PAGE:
Greek Cypriots selling EU citizenship to controversial, high profile figures

Published 18.09.2017 00:00
Updated 18.09.2017 15:50

The Greek Cypriot administration has issued passports to high profile controversial individuals under the "golden visa" scheme and has raised 4 billion euros since 2013, a recent report by British daily the Guardian has said.

According to the report, the document which was leaked reveals a list of the names of some controversial, super rich individuals, including "billionaire Russian oligarchs and Ukrainian elites accused of corruption" with political influence. Last year alone, more than 400 passports were reportedly issued in exchange for cash and investments, also granting holders the right to live and work throughout Europe.

"A former member of Russia's Parliament, the founders of Ukraine's largest commercial bank and a gambling billionaire are among the new names," the report said, adding that the list raises concerns over the efficiency of security checks on applicants in the "highly profitable industry," as the Greek Cypriot side is also part of the EU.

Previously, citizenship was granted by ministers on a discretionary basis. However, this rule was changed after 2013. According to the leaked information obtained by the Guardian, "Beneficiaries of the pre-2013 schemes include an oligarch and an art collector who bought a Palm Beach mansion from Donald Trump, as well as a Syrian businessman with close links to the country's president [Assad], described in a leaked U.S. diplomatic cable as a 'poster boy for corruption' in war-torn Syria."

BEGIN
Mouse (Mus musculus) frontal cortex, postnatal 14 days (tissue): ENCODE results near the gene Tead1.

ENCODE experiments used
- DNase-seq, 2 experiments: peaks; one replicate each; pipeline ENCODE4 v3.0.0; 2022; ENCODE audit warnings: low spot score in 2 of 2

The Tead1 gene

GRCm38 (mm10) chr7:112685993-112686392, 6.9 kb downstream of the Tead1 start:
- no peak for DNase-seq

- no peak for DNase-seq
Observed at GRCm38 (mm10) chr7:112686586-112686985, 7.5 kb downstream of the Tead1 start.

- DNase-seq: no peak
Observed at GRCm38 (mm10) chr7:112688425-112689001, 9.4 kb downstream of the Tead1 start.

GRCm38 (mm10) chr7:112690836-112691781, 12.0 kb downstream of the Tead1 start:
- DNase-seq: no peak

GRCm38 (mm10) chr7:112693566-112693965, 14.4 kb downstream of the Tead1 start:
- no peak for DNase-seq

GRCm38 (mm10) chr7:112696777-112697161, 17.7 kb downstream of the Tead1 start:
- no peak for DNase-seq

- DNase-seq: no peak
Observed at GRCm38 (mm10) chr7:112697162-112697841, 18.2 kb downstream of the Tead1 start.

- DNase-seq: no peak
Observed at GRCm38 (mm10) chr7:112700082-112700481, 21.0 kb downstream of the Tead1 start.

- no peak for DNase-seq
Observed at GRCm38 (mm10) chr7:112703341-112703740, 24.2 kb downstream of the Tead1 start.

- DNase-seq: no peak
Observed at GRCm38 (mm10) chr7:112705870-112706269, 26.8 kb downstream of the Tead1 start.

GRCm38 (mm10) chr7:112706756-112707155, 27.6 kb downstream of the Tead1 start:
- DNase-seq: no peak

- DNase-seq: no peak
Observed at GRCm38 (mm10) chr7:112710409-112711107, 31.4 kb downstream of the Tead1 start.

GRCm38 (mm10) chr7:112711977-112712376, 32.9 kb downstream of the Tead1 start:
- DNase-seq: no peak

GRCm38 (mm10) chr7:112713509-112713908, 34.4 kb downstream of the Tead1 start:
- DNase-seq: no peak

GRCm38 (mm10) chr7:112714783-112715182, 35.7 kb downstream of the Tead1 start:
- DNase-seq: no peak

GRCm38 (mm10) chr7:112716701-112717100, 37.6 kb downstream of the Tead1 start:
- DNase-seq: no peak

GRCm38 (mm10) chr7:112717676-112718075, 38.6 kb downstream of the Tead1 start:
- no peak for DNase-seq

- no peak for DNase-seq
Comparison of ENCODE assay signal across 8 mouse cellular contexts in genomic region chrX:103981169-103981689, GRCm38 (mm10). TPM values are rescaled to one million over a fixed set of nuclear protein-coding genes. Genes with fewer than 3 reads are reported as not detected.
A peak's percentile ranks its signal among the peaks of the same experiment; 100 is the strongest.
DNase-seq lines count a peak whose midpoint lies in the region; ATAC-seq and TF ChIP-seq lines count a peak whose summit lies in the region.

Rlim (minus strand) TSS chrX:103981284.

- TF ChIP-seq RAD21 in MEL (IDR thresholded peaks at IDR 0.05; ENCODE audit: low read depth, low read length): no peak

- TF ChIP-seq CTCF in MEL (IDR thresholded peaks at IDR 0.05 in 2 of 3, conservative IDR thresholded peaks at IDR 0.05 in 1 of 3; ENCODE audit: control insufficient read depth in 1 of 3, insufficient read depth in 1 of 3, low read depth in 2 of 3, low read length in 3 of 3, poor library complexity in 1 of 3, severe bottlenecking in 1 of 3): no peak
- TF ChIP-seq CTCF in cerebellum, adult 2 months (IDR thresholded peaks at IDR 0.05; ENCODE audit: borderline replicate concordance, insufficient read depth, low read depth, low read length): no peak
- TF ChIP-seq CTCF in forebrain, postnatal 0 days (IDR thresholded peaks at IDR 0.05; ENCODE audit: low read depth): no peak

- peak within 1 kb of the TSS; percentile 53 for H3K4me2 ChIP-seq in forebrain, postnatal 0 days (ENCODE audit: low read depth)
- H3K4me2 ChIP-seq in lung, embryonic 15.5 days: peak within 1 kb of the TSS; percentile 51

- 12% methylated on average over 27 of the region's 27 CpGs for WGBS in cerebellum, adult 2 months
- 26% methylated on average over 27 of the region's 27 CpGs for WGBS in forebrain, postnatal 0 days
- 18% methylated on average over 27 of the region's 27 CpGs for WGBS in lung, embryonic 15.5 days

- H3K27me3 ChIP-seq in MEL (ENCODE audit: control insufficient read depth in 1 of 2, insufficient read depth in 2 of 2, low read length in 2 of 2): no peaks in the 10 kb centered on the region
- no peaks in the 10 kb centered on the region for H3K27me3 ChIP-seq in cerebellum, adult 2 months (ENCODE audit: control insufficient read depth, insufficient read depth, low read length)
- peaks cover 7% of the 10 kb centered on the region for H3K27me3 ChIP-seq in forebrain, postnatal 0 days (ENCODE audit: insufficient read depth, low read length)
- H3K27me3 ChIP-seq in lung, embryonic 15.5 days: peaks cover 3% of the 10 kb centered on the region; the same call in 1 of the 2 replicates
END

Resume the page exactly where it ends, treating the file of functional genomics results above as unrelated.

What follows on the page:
In order to apply under the new scheme, applicants are required to make a property investment worth 2 million euros or 2.5 million euros in companies or government bonds, without further requirement of residency or language proficiency. Once citizenship is acquired, the individuals must visit the Greek Cyprus side once in at least seven years.

The status of the island of Cyprus remains unresolved in spite of a series of U.N.-mediated discussions between the Turkish Cypriot and the Greek Cypriot administrations.

Cyprus was divided into a Turkish Cypriot state in the north and a Greek Cypriot administration in the south after a 1974 military coup was followed by violence against the island's Turkish population, and the subsequent intervention of Turkey as a guarantor power.

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